Under the Radar Thirdman Eau Contraire (Eau Nomade)- Midsummer Refresher

It should not come as a surprise that a blog named Colognoisseur has an affection for cologne. As I began writing about perfume there was a concurrent re-interpretation of the lowly cologne. Over the last ten years the style has been given new life by many brands and many talented creative teams. One of the earliest brands to re-imagine cologne was Thirdman.

When Thirdman came onto the scene in 2012 they wanted to create a sense of mystery to go along with their colognes. Creative director Jean-Christophe le Greves centers the campaign around the first three releases with the query; “Who is the Thirdman?” I along with many others lauded the first three releases and wondered who the perfumer was. Thankfully M. le Greves gave up that secret with the release of the fourth Thirdman perfume Eau Nomade. The perfumer behind it all was Bruno Jovanovic. Before we get too much further, I must clear up the confusion on the name. When it was released in 2013 it was called Eau Nomade. Some years later it was changed to Eau Contraire which is how you will find it available now. With either name on the bottle it is the same cologne inside.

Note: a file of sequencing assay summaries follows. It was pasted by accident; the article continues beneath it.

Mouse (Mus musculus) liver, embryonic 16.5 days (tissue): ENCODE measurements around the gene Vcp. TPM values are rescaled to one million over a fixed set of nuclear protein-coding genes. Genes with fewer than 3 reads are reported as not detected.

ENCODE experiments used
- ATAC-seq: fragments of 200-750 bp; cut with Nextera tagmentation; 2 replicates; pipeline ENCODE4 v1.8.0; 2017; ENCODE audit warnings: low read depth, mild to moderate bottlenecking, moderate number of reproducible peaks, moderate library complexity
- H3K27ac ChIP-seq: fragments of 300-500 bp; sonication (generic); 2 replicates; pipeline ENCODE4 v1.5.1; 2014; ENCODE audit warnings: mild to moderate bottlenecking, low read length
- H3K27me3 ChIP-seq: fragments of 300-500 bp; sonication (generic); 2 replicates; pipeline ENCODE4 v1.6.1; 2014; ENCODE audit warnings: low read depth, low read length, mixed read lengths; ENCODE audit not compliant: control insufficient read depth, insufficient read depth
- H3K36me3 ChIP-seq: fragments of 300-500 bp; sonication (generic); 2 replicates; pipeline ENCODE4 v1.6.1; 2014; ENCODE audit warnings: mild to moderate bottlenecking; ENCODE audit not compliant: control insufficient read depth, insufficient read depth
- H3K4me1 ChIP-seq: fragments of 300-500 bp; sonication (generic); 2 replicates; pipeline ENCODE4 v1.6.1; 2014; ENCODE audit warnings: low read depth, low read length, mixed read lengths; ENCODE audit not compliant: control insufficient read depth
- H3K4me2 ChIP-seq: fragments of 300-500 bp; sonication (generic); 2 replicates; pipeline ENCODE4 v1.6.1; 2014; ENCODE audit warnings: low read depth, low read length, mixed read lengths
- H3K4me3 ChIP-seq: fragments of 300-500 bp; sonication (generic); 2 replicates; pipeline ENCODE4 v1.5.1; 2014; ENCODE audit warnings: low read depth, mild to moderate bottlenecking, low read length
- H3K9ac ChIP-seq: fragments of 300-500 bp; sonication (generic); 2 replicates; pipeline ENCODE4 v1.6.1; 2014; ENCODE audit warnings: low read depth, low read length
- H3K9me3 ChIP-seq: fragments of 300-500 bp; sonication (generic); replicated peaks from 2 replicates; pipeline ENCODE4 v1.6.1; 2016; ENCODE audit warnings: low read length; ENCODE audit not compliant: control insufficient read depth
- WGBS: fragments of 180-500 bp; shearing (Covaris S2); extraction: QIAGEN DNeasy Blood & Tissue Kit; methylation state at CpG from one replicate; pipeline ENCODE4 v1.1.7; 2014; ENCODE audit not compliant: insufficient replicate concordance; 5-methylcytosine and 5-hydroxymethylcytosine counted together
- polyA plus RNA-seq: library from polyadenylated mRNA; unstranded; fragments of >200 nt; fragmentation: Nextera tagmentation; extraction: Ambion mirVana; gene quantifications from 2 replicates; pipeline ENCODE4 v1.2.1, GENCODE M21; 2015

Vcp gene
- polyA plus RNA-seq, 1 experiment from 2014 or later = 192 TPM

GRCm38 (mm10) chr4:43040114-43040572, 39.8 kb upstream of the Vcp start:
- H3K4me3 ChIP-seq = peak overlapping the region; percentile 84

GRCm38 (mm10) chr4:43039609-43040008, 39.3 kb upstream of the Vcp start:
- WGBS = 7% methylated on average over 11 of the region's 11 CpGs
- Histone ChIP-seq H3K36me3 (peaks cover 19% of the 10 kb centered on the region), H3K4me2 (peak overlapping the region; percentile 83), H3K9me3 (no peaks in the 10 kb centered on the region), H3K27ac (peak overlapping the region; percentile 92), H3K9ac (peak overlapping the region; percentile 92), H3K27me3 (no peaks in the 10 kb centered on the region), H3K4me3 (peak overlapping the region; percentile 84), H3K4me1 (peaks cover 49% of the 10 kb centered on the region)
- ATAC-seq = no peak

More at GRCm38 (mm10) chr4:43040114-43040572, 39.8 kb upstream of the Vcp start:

Bruno Jovanovich

The Thirdman aesthetic was to stick to the classic citrus and spice cologne recipe but to use higher quality ingredients. For Eau Contraire the choice was blood orange and cardamom. There are a couple of other ingredients, but this is a cologne primarily about those two. It provides a cologne of the desert much as its original name portended.

It opens with lemon providing the sun high in the sky. This sets the stage for a high concentration of cardamom to take its place. There is a clever shift of actual citrus fruit to the lemon-tinged spice in the early moments. Blood orange comes next. In most fragrances the blood orange can get lost. When it is the featured player it gives it the opportunity to show off its richer facets. It creates a fantastic harmonic with the cardamom. In the base a set of white musks create a more expansive accord over the final development.

Eau Contraire has 6-8 hour longevity and average sillage.

Eau Contraire has become my midsummer Mad Dogs and Englishmen cologne. I keep a small decant in the refrigerator as a fragrant refresher. I’m not sure why M. le Greves hasn’t followed up with a new perfume in over four years. Because of that it is easy to understand why Thirdman Eau Contraire is Under the Radar.

Disclosure: This review is based on a bottle I purchased.

Mark Behnke

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